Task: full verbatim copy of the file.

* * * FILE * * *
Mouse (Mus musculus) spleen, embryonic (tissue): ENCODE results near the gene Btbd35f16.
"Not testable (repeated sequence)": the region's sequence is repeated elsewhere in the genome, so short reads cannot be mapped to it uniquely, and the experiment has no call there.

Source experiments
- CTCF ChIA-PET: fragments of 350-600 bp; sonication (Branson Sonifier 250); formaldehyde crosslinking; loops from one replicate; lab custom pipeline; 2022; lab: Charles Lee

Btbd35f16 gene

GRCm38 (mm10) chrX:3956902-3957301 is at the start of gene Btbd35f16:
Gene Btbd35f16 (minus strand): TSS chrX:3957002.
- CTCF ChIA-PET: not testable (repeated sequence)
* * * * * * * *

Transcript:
Mouse (Mus musculus) spleen, embryonic (tissue): ENCODE results near the gene Btbd35f16.
"Not testable (repeated sequence)": the region's sequence is repeated elsewhere in the genome, so short reads cannot be mapped to it uniquely, and the experiment has no call there.

Source experiments
- CTCF ChIA-PET: fragments of 350-600 bp; sonication (Branson Sonifier 250); formaldehyde crosslinking; loops from one replicate; lab custom pipeline; 2022; lab: Charles Lee

Btbd35f16 gene

GRCm38 (mm10) chrX:3956902-3957301 is at the start of gene Btbd35f16:
Gene Btbd35f16 (minus strand): TSS chrX:3957002.
- CTCF ChIA-PET: not testable (repeated sequence)